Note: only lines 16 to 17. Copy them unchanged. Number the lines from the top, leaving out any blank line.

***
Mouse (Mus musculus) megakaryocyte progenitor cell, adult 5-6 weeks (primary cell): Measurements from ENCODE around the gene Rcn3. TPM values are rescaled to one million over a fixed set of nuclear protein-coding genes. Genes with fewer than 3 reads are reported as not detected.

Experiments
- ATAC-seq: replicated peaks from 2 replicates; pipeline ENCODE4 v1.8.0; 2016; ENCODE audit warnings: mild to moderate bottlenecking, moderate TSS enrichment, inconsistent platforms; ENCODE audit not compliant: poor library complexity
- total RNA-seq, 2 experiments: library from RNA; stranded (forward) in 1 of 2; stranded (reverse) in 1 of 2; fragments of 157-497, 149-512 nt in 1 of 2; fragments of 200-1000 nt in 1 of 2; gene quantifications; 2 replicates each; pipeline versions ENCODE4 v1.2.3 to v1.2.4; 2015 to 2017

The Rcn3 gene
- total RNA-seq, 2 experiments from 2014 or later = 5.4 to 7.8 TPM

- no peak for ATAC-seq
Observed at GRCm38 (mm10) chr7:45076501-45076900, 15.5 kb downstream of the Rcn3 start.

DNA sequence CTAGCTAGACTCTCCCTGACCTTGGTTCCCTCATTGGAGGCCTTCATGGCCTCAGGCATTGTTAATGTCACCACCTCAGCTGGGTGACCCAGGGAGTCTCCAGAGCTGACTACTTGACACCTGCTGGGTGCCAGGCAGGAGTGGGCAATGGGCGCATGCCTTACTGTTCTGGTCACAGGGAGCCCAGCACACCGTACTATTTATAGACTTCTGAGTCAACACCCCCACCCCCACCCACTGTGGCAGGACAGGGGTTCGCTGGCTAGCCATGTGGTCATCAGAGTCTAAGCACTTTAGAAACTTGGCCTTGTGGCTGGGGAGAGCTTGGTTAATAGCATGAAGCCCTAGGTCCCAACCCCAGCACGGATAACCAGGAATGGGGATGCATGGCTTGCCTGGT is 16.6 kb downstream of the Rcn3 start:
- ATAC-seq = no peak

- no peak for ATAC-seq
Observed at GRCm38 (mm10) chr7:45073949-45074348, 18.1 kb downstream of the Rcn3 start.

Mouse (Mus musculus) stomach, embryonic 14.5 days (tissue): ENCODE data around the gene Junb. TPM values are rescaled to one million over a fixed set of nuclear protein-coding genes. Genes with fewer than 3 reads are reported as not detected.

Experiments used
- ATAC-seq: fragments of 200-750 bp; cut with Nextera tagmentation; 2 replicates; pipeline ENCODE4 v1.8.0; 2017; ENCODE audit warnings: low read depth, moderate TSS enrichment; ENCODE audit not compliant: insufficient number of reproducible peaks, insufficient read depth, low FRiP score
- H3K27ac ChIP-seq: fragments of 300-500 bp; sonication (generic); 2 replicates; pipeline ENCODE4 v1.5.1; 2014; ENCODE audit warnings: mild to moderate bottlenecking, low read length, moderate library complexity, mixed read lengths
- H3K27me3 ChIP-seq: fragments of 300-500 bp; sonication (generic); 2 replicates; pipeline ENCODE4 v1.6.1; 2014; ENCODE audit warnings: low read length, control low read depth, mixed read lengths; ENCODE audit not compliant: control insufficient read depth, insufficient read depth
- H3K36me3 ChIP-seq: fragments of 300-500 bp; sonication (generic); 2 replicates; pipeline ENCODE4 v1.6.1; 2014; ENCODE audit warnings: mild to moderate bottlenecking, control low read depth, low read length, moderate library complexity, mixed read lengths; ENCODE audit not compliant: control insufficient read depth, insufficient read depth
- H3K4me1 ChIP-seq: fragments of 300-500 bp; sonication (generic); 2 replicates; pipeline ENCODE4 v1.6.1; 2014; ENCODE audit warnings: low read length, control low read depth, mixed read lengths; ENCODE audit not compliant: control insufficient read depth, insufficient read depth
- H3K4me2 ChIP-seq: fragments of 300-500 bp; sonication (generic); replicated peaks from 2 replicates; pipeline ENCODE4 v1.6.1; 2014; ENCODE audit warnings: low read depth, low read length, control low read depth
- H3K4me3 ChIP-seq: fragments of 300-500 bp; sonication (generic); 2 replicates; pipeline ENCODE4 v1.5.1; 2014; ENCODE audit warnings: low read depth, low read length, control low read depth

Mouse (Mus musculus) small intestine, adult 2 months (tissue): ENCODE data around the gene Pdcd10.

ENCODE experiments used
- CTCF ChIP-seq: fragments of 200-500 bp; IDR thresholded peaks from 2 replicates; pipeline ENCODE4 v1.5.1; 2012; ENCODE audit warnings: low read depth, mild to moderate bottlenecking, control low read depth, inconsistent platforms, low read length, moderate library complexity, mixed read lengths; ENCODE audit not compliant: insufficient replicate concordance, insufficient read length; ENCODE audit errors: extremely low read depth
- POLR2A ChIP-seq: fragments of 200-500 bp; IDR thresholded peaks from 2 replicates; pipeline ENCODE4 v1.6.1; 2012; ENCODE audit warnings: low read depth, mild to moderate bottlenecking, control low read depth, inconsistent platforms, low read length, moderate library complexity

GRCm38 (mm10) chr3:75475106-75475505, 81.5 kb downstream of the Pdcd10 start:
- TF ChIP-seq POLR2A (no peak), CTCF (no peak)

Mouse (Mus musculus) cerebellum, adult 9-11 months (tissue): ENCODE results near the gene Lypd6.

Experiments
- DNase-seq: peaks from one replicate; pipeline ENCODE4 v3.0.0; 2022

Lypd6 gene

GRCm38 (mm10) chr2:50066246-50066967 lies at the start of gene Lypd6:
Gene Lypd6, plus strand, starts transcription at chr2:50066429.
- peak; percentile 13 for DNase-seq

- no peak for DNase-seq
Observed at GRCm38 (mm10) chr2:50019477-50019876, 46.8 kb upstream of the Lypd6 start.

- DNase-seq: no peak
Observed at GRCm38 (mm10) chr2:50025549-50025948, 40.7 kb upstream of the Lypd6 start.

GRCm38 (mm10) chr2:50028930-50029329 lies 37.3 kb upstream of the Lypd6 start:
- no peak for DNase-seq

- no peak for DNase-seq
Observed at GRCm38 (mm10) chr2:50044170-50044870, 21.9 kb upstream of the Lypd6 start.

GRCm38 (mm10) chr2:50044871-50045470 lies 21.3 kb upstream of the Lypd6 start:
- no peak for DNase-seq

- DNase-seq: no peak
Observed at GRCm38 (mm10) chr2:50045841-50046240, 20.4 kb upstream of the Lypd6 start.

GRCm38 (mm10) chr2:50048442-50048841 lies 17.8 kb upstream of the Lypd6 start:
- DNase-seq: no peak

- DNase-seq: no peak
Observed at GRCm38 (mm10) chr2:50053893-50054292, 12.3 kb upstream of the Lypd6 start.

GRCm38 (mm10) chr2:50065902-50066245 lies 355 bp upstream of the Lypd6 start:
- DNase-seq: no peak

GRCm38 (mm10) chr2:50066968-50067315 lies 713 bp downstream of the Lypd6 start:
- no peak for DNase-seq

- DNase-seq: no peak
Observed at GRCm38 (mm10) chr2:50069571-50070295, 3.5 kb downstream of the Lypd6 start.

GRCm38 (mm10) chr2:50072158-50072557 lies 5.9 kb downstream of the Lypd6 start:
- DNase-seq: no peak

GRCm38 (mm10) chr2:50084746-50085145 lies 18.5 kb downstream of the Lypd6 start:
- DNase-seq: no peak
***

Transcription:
- H3K27ac ChIP-seq: fragments of 300-500 bp; sonication (generic); 2 replicates; pipeline ENCODE4 v1.5.1; 2014; ENCODE audit warnings: mild to moderate bottlenecking, low read length, moderate library complexity, mixed read lengths
- H3K27me3 ChIP-seq: fragments of 300-500 bp; sonication (generic); 2 replicates; pipeline ENCODE4 v1.6.1; 2014; ENCODE audit warnings: low read length, control low read depth, mixed read lengths; ENCODE audit not compliant: control insufficient read depth, insufficient read depth